Knowing that New England tilts pretty far to the political left (and is mostly anti-fracking), we found it interesting when we spotted a story about communities in Massachusetts being approached by Kinder Morgan and their Tennessee Gas Pipeline with plans to extend the pipeline through their communities–across the entire state. How will they respond? Mass protests (pun intended)? Keep the evil, fracked gas away? No fracking way jest keep them pipes away? Interestingly, no. The attitude (so far) is more like, let’s find out where you want to run the pipeline and we’re sure we can accommodate it. Wow! What a change in attitude a price hike of $100 per thousand cubic feet of natural gas can create…
Seems like today is midstream day on MDN. Many of our stories revolve around pipelines and processing plants, including our lead about MarkWest (be sure to give it a read). Here’s an interesting story about a pipeline project in Canada that has a Marcellus tie-in. Enbridge Gas Distribution wants to expand their natural gas pipeline in the Toronto area, spending upward of C$686 million to do it. The “greens” of Canada (garden variety fossil fuel-hating anti-drillers) objected. The greens’ objection #1: If we just turn our thermostats down low, we won’t need the extra gas. The Ontario Energy Board said: Nope. Not buying that one. Objection #2: This pipeline will bring in that evil, nasty, fracked Marcellus Shale gas and kill us all because it pollutes water (in the U.S.) and releases fugitive methane into the atmosphere (global warming, heeelp!). Again, the Ontario Energy board said: Nope. Not buying that one either.
Below is the full story about the pipeline. Embedded in it is the response by the calm, wise heads from the Ontario Energy Board to the greens, responding to them on the shale gas issue:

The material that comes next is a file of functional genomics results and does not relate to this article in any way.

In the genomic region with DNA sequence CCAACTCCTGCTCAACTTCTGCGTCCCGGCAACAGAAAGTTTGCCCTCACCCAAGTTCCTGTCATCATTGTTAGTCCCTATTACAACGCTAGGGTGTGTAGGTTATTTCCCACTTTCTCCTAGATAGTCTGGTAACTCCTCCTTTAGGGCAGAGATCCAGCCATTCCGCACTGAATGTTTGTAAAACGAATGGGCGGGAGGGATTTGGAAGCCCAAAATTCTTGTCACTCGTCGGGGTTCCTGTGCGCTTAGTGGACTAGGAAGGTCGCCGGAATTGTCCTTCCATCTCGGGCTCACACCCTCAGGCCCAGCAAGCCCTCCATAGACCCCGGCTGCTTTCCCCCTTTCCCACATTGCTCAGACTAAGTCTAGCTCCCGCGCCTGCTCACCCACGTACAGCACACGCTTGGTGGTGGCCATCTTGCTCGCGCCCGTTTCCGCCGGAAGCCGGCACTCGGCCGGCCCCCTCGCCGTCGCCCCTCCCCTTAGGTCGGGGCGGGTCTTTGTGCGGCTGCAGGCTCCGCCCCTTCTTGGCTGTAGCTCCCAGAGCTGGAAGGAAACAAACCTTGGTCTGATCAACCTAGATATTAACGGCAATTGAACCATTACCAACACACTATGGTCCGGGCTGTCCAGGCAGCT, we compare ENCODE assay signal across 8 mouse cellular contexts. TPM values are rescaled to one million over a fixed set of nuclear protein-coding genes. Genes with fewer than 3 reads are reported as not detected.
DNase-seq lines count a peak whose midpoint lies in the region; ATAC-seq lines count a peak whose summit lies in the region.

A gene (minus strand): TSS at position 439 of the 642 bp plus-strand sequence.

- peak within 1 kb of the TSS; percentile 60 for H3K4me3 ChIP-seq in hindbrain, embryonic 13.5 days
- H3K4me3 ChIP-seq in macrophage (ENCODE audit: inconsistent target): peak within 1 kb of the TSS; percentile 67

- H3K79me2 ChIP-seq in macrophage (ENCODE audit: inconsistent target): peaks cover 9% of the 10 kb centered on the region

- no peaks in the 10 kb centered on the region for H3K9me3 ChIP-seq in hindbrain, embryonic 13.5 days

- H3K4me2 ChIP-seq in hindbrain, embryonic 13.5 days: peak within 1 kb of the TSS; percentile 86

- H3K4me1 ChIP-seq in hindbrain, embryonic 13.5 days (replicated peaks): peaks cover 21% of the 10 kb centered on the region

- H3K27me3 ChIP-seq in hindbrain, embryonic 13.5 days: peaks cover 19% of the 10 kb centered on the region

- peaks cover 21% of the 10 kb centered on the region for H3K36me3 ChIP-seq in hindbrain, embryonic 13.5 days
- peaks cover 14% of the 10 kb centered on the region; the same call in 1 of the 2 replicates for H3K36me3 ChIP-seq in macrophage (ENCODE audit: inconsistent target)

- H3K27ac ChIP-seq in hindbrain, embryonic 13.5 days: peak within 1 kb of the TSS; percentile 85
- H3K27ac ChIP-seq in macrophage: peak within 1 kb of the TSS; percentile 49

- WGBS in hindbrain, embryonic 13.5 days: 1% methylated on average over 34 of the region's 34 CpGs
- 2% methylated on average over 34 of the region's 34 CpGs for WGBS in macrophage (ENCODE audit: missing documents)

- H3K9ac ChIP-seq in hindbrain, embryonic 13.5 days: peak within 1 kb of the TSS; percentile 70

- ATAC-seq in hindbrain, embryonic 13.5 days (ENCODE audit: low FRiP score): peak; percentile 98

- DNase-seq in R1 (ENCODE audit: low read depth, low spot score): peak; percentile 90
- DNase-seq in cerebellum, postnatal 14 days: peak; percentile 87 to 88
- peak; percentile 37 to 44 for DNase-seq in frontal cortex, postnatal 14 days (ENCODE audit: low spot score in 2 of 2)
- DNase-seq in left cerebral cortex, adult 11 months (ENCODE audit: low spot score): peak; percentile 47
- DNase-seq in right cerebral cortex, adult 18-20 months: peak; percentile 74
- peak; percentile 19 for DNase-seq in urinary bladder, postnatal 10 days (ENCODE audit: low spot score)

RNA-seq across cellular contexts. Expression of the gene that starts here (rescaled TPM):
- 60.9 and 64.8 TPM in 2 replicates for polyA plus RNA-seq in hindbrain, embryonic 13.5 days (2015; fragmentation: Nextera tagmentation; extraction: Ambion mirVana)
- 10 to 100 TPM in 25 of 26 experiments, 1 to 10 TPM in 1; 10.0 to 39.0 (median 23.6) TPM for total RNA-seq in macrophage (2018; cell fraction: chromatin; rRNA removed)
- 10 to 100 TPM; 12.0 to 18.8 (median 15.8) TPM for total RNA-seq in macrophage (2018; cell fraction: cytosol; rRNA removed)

A quick note to let you know that tomorrow (Saturday, Feb. 1) you can once again download Photojournal of a Pennsylvania Natural Gas Well: Book 1: Ground Preparation. It’s a really cool book of photos (and captions) taken by a non-professional photographer, Susquehanna County resident Janice Gavern. MDN recently reported on Janice’s project to document a Cabot Oil & Gas shale well being drilled just outside of Montrose, PA, close to (yes) Dimock (see PA Resident Snaps 8,000 Pictures of Cabot Well Construction).
Jancie has been a busy beaver. She’s now posted her second volume in this multi-volume series: Photojournal of a Pennsylvania Natural Gas Well: Book 2 Site Set-up. You can grab a copy of this volume for free on Sunday, Feb. 2. Be sure to grab them while they’re free! It will save you $9.99 (or if you like, download it and pay the $9.99 to give Jan a little bit of money for her efforts).
What if you don’t own a Kindle reader? No problem. You can download and install a Kindle reader application on your computer, smartphone–just about any device you have that connects to the internet. So don’t lack of a Kindle stop you from grabbing a copy of Jan’s books.
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Last night I had the site moved to a new server and it seems to be responding well today (at least so far). I have also found and corrected the issue causing logged in subscribers to not be remembered on subsequent visits.
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The “best of the rest” – stories that caught MDN’s eye that you may be interested in reading: